Generally, we end a client session with a general feeling about how it went, as you did. It seemed like a good session, a great session, a terrible session or just okay. That general feeling is the combination of a number of factors which can be helpful to separate out. It is also important to integrate your feeling about the session with your thoughts about the clinical work and what you will do next.
Often our feeling about a client session, especially the first session, comes primarily from our experience of the therapeutic alliance. The therapeutic alliance refers to a shared feeling of working together toward the same goal. After the first session, we have a sense of whether the tone was collaborative, distant or adversarial and how easy or difficult it was to feel empathic and warm toward the client. We also get a sense of whether there were obstacles to the alliance which mean it will be more difficult to establish a sense of collaboration. When you feel the session went well, it can be helpful to think about the nature of the therapeutic alliance and how that contributes to your general feeling.
During the first session you probably got an idea of why the client is coming for treatment and learned some information about his or her life and history. You may find it useful to write down your client’s primary concerns, any safety issues that are present, and questions you want to follow up. This will help to organize your thoughts and identify areas to explore in subsequent sessions. Many clinicians feel a conflict between a desire to build rapport and an agency requirement to do an assessment and/or develop a treatment plan. However, one of the best ways to build rapport is to express your desire to understand the client’s life and goals, and this understanding is the basis for your assessment and treatment plan. You can provide focus and structure by combining empathic listening with sensitive questioning and summarizing comments. This is useful to clients whose lives are somewhat chaotic and unpredictable.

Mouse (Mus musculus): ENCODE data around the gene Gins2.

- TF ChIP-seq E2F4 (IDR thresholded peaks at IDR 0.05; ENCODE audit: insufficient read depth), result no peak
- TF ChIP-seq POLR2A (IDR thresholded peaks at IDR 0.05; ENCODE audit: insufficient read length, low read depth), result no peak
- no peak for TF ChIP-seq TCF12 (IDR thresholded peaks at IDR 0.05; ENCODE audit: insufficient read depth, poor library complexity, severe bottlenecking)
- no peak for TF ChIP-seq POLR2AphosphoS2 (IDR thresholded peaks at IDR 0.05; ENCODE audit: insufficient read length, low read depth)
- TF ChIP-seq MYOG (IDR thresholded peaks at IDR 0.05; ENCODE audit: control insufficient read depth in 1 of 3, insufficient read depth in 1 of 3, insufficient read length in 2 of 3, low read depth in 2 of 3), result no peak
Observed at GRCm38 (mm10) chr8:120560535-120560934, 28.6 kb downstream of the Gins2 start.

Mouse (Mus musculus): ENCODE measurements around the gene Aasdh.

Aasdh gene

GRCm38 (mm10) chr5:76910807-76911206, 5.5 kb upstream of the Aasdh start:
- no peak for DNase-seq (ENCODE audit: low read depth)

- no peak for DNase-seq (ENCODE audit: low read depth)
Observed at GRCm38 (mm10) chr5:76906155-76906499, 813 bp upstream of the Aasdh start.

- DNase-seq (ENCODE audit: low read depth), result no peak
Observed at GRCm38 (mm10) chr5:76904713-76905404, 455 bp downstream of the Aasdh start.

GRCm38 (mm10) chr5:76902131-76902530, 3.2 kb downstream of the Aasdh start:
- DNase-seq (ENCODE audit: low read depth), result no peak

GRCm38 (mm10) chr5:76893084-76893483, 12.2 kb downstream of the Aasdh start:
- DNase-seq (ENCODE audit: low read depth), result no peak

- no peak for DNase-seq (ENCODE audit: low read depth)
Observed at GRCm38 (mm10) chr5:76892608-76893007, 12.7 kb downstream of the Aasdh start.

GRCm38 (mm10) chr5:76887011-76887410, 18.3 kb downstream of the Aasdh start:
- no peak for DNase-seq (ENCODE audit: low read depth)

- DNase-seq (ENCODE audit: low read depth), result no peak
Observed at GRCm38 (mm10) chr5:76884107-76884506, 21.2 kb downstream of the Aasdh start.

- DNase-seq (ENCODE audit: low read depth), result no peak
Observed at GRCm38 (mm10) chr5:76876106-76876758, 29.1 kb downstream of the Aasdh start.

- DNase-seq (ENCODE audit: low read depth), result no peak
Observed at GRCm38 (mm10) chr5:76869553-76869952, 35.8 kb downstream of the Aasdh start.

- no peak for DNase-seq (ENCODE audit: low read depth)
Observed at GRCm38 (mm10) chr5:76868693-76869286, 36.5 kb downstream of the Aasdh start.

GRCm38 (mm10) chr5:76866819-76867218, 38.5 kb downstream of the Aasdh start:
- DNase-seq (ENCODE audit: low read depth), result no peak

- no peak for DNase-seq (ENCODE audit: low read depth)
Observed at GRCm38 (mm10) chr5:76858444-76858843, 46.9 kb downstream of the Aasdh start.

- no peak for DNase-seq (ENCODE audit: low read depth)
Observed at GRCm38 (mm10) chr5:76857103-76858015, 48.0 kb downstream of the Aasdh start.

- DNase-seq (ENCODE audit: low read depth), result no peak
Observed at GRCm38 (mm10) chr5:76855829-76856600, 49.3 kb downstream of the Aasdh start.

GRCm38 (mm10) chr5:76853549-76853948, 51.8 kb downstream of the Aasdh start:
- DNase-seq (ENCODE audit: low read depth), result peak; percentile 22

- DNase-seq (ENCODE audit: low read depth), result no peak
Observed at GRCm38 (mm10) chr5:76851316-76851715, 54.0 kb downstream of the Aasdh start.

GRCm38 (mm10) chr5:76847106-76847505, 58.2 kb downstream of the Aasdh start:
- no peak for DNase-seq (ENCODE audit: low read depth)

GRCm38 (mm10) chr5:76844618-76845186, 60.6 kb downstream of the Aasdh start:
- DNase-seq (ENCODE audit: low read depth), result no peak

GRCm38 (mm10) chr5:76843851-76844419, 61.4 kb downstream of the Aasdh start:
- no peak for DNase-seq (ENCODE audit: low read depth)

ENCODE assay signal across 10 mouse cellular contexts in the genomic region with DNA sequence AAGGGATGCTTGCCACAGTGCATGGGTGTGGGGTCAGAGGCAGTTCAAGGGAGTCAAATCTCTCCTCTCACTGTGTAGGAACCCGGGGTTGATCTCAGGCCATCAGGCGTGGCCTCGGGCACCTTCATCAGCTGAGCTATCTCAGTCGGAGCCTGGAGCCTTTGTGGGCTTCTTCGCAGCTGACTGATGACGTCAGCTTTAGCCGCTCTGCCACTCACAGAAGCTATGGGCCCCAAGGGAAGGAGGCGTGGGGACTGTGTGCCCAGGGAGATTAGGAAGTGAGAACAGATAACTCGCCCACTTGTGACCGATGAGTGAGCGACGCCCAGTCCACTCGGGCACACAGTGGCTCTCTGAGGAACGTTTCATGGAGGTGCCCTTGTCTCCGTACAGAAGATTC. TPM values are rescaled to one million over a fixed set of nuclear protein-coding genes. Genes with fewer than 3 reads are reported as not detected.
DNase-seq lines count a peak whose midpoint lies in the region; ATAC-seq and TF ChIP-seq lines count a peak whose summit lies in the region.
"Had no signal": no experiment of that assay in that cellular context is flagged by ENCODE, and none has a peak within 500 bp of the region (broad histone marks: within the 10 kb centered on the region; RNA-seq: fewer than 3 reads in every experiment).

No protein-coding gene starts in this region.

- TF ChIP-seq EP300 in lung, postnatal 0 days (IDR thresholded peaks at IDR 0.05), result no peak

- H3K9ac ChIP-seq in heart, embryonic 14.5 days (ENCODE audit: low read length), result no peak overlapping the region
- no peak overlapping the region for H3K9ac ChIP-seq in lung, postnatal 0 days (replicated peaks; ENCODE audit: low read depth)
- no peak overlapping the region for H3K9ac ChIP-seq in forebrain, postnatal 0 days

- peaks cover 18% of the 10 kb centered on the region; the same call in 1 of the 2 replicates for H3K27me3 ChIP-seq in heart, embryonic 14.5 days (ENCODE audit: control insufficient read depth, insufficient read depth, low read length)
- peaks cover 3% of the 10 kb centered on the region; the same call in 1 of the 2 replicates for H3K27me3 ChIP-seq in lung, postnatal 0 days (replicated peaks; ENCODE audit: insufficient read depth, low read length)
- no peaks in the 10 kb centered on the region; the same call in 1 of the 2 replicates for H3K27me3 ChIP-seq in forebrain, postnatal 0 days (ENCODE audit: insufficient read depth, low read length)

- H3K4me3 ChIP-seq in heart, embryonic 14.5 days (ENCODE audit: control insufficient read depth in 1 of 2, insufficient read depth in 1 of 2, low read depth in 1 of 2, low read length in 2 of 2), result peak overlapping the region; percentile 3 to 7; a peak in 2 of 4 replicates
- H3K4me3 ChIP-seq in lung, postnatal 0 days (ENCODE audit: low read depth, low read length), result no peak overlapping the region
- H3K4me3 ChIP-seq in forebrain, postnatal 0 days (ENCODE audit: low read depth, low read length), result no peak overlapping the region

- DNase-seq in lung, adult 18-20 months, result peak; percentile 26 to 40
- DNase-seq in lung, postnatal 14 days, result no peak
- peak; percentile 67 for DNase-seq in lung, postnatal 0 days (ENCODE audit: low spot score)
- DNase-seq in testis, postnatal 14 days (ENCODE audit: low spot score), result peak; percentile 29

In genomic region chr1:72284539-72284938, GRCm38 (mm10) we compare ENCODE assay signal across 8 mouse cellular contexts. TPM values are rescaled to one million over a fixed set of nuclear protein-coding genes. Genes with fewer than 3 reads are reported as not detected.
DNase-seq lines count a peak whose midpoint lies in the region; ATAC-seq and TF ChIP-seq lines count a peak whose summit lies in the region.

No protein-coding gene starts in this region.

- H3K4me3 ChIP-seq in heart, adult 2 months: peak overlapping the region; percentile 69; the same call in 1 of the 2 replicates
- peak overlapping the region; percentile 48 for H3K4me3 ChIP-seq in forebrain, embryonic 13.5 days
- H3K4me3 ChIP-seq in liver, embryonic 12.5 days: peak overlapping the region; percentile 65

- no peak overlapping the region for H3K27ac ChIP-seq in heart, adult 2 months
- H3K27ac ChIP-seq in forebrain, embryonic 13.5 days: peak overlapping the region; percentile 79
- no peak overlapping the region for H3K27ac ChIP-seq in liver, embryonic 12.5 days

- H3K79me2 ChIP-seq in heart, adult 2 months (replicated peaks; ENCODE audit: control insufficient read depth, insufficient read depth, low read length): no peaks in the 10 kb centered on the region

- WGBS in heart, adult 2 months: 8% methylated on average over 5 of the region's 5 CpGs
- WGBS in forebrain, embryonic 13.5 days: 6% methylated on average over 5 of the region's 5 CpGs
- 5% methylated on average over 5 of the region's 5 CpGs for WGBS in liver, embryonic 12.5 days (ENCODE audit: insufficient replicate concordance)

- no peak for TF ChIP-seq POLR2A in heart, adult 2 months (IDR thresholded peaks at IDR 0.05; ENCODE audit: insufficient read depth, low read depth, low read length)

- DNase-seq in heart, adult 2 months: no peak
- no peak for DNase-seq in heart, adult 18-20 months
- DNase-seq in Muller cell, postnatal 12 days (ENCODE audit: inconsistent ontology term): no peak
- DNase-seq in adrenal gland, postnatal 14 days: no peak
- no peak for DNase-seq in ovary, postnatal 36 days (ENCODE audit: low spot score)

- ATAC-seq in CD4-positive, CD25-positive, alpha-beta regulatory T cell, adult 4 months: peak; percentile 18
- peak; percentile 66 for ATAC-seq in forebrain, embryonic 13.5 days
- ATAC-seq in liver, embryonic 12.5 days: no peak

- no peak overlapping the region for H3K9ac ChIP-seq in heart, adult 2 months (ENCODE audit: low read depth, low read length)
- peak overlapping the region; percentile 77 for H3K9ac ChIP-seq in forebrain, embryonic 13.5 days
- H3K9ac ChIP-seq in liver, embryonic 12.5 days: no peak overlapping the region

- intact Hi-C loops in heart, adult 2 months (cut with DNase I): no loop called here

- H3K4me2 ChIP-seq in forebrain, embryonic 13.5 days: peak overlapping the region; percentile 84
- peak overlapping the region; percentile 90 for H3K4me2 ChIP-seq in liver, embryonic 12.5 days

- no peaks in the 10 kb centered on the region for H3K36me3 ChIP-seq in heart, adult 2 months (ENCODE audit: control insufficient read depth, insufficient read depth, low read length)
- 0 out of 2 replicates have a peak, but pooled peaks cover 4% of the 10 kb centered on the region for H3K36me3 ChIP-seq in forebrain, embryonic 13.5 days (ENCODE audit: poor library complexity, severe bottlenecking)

Identifying issues to discuss with your supervisor is also part of beginning treatment with a new client. You may have questions about the client’s symptoms and diagnosis, the appropriate unit or modality of treatment (seeing the client individually or as part of a family unit, referring for medication), safety concerns, or feelings that have arisen for you about or with the client. Even when you feel good about your first session and don’t have any pressing concerns, it is wise to mention the client to your supervisor so she/he is updated on your case load.
I hope some of these suggestions help you in preparing for early sessions when you are getting to know a new client. Please email me with comments, questions or suggestions for future blog topics.